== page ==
Ostentatious wealth is probably falling out of fashion for another reason: it is becoming a political target. The rich are few. But their unpopularity is a measure of their wealth, not their numbers. They are becoming an unloved, vulnerable minority, widely blamed for the economic crisis, with few defenders in public life. What can they do? They sit in their guarded enclaves and wait for the mob to rise up against them.
Some try to coddle favor with the masses by giving money to charities and even offering to pay higher tax rates. Others lie low…drive old cars…and renew their passports.
But what’s this? While the middle classes hunker down and spend less…the rich continue to splash out. They want better too — better stuff, with brand names on it!
Protestors may complain about them. The Democrats want to ‘sock it to them’ with a big new tax. And the man on the street figures they’ve put one over on him.
But they should all thank the rich, not damn them. In a consumer economy, who else can consume?
Here’s the report from Bloomberg:
When stock markets tumble, wealthy US shoppers typically cut back their visits to such luxury emporiums as Saks Inc. (SKS) and Nordstrom Inc. (JWN) Yet even as the markets have seesawed, they’ve kept right on spending.
Exhibit A: Saks and Nordstrom yesterday reported September sales that exceeded analysts’ estimates, while luxury retailers as a whole outpaced all other segments except gasoline-selling wholesale clubs.
Affluent Americans aged 24 to 49 who have a yen for high living and bling are helping drive luxury sales, says Unity Marketing, which conducts quarterly shopper surveys. One cohort, called the “X-Fluents” — for “extremely affluent” — are responsible for 23 percent of luxury sales in the US, up from 18 percent in 2007, the Stevens, Pennsylvania-based firm said in a Sept. 14 client presentation it provided to Bloomberg News.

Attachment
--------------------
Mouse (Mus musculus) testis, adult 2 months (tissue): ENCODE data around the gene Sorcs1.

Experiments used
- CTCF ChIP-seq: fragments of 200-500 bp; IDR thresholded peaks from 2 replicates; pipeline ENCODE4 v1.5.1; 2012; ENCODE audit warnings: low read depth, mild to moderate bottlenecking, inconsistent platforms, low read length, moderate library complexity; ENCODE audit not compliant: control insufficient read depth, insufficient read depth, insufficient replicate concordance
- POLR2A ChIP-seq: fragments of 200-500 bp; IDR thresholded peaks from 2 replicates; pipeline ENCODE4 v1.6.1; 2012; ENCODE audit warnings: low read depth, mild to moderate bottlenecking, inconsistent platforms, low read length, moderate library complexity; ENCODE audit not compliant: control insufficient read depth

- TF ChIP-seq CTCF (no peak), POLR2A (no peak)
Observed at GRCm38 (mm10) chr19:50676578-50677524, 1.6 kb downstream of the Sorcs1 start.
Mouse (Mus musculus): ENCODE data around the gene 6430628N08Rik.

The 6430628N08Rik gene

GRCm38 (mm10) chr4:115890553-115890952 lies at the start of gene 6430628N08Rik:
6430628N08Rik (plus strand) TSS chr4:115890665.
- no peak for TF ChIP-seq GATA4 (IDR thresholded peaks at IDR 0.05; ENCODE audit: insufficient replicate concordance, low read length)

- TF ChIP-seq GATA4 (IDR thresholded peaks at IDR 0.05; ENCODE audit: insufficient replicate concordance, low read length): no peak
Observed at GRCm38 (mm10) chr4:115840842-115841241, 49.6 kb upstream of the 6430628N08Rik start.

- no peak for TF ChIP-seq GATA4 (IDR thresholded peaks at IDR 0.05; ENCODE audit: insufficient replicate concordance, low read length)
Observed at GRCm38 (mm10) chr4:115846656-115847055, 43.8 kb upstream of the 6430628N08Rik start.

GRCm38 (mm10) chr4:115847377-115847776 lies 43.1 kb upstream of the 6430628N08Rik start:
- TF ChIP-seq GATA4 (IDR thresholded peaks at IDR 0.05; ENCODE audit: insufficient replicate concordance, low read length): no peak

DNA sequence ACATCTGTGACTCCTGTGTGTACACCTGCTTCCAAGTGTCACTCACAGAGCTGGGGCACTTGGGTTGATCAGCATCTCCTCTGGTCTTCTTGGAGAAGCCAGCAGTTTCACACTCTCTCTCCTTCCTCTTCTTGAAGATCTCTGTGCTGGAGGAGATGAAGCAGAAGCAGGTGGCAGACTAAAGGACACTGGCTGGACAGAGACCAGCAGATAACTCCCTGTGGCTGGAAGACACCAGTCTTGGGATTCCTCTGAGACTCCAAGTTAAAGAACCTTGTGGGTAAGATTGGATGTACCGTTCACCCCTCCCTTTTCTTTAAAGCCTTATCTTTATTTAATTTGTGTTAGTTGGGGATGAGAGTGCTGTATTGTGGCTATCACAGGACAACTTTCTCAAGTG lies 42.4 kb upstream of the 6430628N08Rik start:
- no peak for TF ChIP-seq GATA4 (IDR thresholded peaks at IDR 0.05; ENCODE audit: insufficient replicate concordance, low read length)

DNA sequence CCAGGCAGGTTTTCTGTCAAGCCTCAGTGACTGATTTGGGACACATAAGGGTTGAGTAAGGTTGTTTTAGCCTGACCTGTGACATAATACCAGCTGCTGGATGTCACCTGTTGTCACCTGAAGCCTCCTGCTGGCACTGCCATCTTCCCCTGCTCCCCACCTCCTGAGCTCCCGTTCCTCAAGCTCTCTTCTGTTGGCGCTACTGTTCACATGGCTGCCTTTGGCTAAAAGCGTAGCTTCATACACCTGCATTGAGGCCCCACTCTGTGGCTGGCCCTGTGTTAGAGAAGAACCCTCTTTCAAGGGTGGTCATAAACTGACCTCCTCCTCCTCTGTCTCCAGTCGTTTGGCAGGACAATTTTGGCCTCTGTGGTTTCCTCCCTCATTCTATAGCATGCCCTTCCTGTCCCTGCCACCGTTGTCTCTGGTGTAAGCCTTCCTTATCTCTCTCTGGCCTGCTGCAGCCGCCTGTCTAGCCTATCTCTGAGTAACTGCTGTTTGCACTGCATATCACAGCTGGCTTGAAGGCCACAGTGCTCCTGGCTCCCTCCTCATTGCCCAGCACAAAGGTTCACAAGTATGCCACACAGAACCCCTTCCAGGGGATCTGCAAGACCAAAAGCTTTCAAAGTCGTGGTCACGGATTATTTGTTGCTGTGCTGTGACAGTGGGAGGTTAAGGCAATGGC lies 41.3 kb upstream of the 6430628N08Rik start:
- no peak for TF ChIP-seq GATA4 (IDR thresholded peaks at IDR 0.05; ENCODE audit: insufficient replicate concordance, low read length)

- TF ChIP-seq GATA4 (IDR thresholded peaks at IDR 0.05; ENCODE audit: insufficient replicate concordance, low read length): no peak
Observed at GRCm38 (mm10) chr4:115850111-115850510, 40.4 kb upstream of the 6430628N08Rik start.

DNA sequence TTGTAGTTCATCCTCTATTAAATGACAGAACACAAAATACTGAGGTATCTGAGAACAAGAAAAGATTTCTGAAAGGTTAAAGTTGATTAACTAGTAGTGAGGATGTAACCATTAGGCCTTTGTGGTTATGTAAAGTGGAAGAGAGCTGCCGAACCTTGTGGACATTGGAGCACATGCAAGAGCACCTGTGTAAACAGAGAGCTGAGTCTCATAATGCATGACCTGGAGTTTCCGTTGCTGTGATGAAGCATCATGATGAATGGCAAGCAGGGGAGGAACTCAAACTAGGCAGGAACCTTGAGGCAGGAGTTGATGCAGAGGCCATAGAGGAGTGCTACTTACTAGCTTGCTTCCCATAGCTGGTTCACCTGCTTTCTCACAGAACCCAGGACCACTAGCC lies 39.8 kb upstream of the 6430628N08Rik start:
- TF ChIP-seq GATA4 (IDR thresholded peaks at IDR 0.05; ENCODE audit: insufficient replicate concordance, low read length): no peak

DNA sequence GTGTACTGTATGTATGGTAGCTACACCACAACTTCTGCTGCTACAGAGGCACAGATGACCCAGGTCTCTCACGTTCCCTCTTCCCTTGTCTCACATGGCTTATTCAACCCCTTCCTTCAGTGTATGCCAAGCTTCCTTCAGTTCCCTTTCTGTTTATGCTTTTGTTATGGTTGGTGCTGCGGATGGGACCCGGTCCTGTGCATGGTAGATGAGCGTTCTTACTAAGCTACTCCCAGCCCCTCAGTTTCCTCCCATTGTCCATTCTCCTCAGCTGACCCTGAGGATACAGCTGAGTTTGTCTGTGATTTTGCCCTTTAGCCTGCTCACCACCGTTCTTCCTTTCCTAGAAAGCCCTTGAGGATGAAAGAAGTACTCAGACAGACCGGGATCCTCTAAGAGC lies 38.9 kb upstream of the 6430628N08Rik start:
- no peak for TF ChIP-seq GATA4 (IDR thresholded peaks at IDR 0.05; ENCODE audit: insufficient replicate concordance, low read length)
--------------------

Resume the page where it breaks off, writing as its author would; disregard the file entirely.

“The US marketplace is more concentrated among young people,” said Unity President Pam Danziger. “They are more predisposed to luxury indulgence and represent more promising targets to luxury brands.”
Another group that Unity has dubbed “Aspirers” are also spending more on luxury, according to Danziger. They favor “flash, bling and status” and now account for 18 percent of luxury sales compared with 16 percent in 2007, she said.
In the past, affluent shoppers’ willingness to buy baubles has been tied to the stock market because its performance affects the perception of their own wealth — the so-called wealth effect. Luxury was the hardest hit retail segment during the financial meltdown three years ago; sales in the US plummeted 9.1 percent in 2009, according to the International Council of Shopping Centers.
This time is different. Though the Dow Jones Industrial Average swung by 4 percentage points daily for an unprecedented stretch in August and consumer confidence stagnated near a two- year low in September, luxury sales may outpace the overall industry this holiday season.